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Last Updated: June 24, 2022
HealthLinkBC File Number: 08e
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What is syphilis?

Syphilis is a bacterial infection. The infection has 4 stages: primary, secondary, early latent and late latent.

How can I get syphilis?

You can get syphilis from close contact or sexual contact with another person who is infected. Syphilis is spread through:

  • Skin-to-skin contact with a syphilis sore (lesion) or rash.This can happen through external or internal contact with a person's mouth, genitals, or rectum when a sore or rash is present
  • Exchange of bodily fluids, such as blood, semen, or vaginal fluid
  • Sharing sex toys

If you are pregnant and have syphilis, you can spread the infection to your baby during pregnancy or birth.

While anyone can acquire syphilis, most people diagnosed with syphilis in B.C. are men who identify as gay, bisexual, or men who have sex with men (gbMSM). Syphilis rates have increased greatly for gbMSM.

Syphilis can be transmitted during any of the 4 stages of infection. Your risk of having syphilis is greater if you already have another sexually transmitted infection (STI).

What are the symptoms?

Each stage of syphilis has a different set of symptoms. The symptoms can vary or be so mild that you may not know you have a syphilis infection.

Primary stage
During the primary stage, a painless sore can develop anywhere on your body that came into contact with a person who has a syphilis infection. The sore usually appears between 3 and 90 days after getting the infection. Often, the sore will not be noticeable on your body. The sore will go away on its own within a few weeks, but the disease will continue to progress.

Secondary stage
The secondary stage usually starts about 14 to 90 days after getting a syphilis infection. During this stage a non-itchy rash may develop. The rash can appear anywhere on your body, but it is most often found on your chest, belly, genitals, palms of your hands, and soles of your feet. You may not notice the rash, but you can still transmit the disease to other people. The rash usually disappears but it can come back months later. Other symptoms may include headache, fever, hair loss, swollen lymph nodes and bumps or mucous patches inside the mouth, anus, penis or vagina.

Latent stages
After the rash goes away, and if you do not receive treatment, the disease will progress to the latent, or hidden, stages. The latent period can last up to 30 years or longer. During this time, you may not have any symptoms.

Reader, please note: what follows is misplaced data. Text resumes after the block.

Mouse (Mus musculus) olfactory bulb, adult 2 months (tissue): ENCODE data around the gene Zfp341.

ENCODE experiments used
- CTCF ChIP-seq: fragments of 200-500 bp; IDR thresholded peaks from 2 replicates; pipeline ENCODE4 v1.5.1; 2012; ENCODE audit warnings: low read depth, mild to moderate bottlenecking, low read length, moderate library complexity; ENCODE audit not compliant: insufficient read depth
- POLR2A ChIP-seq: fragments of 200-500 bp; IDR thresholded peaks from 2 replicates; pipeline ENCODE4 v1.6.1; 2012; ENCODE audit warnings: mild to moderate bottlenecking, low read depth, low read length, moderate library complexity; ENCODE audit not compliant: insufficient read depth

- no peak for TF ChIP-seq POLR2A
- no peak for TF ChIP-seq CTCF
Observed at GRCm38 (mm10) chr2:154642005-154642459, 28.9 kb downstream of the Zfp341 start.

There are two latent stages of syphilis:

  • Early latent stage is when a person has acquired a syphilis infection within the past year. People who have 'early' syphilis can transmit the infection more easily
  • Late latent stage is when a person has a syphilis infection for more than 1 year

How to get tested for syphilis

Visit your health care provider to get any syphilis symptoms, like sore(s) or rashes, tested. Your health care provider may give you a referral for lab work to get your blood tested.

It is recommended that gbMSM and anyone who has multiple sexual partners be tested for syphilis every 3 to 6 months or immediately if they have symptoms.

Screening for syphilis is recommended as part of prenatal screening for anyone who is pregnant. If you are pregnant, speak to your health care provider to learn about your risk of getting STIs, including syphilis. They can help determine if you need STI screening.

You can access testing directly at certain lab locations in B.C. To locate the nearest testing clinic or get tested online, visit Smart Sex Resource at and/or Get Checked Online at

What are the complications?

If you are not treated for syphilis, complications may occur early on in the infection or several years later. Complications may be neurologic (hearing or vision loss, dizziness) or cause damage to your brain, heart and other organs in your body, which can lead to death.

Untreated syphilis in a pregnant person can cause complications such as a miscarriage, premature birth or stillbirth, low birth weight, or cause the baby to be born with syphilis (called congenital syphilis).

What is the treatment?

During any stage, syphilis can be treated with antibiotics. Antibiotic treatment cannot undo the damage already caused by syphilis in the late latent stage, but it can prevent further damage. After treatment, you must have blood tests to make sure the treatment worked.

Your sexual partners within the last 3 to 12 months should be tested and treated for syphilis. This will depend on what stage of syphilis you are diagnosed with. Do not have sex until 2 weeks after you and your partner(s) have finished the treatment and you have confirmed that the treatment was effective.

Will my birth control pills work if I am taking antibiotics?

There is very little evidence to show that antibiotics reduce how well hormonal forms of birth control work. Examples of hormonal birth control include the pill, the patch, the ring, or the shot. If you are being treated with antibiotics, it is important to keep using your birth control as you normally would. If you have concerns, also use condoms until your next period comes after completing the antibiotics, or speak to your health care provider for more information.

For More Information

For more information on how you can reduce your chance of getting an STI, see HealthLinkBC File #08o Preventing Sexually Transmitted Infections (STIs).